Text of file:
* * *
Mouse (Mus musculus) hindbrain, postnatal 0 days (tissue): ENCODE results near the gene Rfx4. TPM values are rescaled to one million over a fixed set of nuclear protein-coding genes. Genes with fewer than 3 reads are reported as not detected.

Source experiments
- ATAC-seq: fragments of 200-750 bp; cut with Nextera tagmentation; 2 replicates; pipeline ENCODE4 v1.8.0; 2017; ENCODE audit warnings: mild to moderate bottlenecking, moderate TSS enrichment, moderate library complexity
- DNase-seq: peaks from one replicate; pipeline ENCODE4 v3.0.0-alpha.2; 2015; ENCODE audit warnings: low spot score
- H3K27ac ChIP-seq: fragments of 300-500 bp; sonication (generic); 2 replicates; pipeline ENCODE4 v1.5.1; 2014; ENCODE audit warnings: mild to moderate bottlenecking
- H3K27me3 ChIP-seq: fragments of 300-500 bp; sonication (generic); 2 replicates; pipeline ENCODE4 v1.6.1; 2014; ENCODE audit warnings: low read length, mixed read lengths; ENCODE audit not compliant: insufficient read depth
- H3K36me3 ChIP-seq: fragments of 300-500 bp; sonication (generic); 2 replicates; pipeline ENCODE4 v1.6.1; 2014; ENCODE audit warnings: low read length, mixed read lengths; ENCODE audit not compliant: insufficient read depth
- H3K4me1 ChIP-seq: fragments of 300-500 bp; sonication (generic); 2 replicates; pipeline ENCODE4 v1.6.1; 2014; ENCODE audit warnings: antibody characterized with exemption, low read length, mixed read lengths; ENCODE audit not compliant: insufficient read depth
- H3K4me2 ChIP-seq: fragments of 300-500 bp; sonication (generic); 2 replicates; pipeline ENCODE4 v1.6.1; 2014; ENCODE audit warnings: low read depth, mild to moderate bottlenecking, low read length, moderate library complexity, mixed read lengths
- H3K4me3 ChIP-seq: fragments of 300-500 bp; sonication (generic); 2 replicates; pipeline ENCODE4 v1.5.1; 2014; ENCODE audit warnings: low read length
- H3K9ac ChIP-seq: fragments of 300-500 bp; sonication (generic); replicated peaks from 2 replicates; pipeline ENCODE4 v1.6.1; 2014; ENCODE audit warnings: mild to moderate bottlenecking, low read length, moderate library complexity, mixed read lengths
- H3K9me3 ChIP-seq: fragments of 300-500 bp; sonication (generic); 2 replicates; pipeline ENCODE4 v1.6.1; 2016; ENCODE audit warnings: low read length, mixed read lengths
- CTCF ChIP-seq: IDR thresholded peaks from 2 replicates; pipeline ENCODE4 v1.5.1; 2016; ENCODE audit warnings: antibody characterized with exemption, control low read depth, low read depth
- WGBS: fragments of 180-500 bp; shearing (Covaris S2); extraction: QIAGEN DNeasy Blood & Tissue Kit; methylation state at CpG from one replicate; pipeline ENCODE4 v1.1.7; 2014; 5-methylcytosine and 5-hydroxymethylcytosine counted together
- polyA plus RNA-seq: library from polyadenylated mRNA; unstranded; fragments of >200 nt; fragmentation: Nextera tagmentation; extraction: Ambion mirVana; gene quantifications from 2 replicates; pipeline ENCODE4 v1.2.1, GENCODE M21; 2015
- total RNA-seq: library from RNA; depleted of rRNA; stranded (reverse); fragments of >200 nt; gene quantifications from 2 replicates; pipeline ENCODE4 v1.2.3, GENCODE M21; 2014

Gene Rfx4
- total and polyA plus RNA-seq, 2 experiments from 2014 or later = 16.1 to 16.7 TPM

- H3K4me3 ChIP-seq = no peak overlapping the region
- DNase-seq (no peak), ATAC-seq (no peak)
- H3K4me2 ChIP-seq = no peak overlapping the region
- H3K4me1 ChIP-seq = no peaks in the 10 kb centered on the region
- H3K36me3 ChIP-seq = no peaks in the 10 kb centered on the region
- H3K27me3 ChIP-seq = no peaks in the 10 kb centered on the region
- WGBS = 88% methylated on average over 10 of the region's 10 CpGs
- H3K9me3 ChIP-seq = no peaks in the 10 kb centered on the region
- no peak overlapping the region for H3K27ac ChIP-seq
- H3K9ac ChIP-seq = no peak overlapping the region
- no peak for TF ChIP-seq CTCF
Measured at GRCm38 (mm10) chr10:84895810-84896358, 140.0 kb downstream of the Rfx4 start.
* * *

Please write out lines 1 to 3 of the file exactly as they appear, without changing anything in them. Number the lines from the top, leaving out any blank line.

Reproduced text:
Mouse (Mus musculus) hindbrain, postnatal 0 days (tissue): ENCODE results near the gene Rfx4. TPM values are rescaled to one million over a fixed set of nuclear protein-coding genes. Genes with fewer than 3 reads are reported as not detected.

Source experiments
- ATAC-seq: fragments of 200-750 bp; cut with Nextera tagmentation; 2 replicates; pipeline ENCODE4 v1.8.0; 2017; ENCODE audit warnings: mild to moderate bottlenecking, moderate TSS enrichment, moderate library complexity